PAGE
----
A black hole is an object that is so compact (in other words, has enough mass in a small enough volume) that its gravitational force is strong enough to prevent
light or anything else from escaping.
The existence of black holes was first proposed in the 18th century, based on the known laws of gravity. The more massive an object, or the smaller its
size, the larger the gravitational force felt on its surface. John Michell and Pierre-Simon Laplace both independently argued that if an object were either
extremely massive or extremely small, it might not be possible at all to escape its gravity. Even light could be forever captured.
The name "black hole" was introduced by John Archibald Wheeler in 1967. It stuck, and has even become a common term for any type of mysterious
bottomless pit. Physicists and mathematicians have found that space and time near black holes have many unusual properties. Because of this, black holes have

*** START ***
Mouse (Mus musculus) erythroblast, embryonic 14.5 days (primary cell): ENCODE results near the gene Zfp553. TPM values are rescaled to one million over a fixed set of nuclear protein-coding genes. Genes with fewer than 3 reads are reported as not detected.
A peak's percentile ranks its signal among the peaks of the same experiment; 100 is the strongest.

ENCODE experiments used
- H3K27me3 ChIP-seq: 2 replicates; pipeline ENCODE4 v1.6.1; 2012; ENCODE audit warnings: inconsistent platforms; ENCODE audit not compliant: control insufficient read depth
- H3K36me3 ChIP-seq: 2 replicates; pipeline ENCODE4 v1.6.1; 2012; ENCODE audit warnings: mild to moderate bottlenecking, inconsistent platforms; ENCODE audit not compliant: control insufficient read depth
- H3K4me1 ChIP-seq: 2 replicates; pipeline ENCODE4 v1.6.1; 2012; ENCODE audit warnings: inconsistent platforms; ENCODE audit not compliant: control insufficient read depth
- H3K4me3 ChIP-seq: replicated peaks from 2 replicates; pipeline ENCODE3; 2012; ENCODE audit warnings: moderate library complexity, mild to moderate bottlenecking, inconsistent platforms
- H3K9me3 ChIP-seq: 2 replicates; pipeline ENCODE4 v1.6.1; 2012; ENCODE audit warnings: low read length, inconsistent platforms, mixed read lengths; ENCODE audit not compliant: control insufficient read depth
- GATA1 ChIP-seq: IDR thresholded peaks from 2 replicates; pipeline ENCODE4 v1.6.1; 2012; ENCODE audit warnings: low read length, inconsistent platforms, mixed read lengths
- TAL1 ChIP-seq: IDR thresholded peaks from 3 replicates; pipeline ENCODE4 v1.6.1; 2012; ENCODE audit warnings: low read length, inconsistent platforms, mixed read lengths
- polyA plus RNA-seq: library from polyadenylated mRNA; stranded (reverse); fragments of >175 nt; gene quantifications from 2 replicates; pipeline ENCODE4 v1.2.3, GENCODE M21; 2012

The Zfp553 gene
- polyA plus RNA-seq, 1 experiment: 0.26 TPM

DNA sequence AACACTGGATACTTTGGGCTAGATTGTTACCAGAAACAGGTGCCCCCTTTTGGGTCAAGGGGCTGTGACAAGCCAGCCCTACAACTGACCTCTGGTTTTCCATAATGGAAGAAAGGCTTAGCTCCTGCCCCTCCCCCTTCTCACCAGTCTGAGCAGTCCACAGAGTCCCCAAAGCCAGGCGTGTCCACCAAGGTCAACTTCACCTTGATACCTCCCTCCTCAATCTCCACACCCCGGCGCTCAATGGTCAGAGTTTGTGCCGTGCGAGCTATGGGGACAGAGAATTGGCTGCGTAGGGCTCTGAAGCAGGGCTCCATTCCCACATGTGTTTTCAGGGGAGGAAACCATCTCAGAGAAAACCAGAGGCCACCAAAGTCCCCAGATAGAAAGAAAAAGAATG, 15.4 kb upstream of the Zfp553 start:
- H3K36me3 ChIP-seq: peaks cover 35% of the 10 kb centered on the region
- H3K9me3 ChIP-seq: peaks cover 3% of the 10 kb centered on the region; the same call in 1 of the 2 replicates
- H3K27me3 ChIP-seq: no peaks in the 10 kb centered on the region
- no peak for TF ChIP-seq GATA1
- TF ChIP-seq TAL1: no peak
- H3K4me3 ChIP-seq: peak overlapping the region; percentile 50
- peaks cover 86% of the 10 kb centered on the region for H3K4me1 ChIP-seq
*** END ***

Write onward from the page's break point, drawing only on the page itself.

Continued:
become a favorite topic for science fiction writers. However, black holes are not fiction. They form whenever massive but otherwise normal stars die. We
cannot see black holes, but we can detect material falling into black holes and being attracted by black holes. In this way, astronomers have identified
and measured the mass of many black holes in the Universe through careful observations of the sky. We now know that our Universe is quite literally filled
with billions of black holes.